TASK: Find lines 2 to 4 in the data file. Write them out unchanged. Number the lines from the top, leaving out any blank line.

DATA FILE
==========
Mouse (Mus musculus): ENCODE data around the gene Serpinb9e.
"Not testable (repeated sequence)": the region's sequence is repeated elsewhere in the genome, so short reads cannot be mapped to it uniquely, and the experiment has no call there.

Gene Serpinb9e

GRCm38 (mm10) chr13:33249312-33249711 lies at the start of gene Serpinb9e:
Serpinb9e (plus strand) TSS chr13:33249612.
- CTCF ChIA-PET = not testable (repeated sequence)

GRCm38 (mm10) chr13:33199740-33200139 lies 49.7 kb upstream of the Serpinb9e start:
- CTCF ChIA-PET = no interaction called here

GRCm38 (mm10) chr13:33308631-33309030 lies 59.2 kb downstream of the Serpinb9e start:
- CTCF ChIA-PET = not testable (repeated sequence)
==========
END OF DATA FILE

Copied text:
"Not testable (repeated sequence)": the region's sequence is repeated elsewhere in the genome, so short reads cannot be mapped to it uniquely, and the experiment has no call there.

Gene Serpinb9e

GRCm38 (mm10) chr13:33249312-33249711 lies at the start of gene Serpinb9e: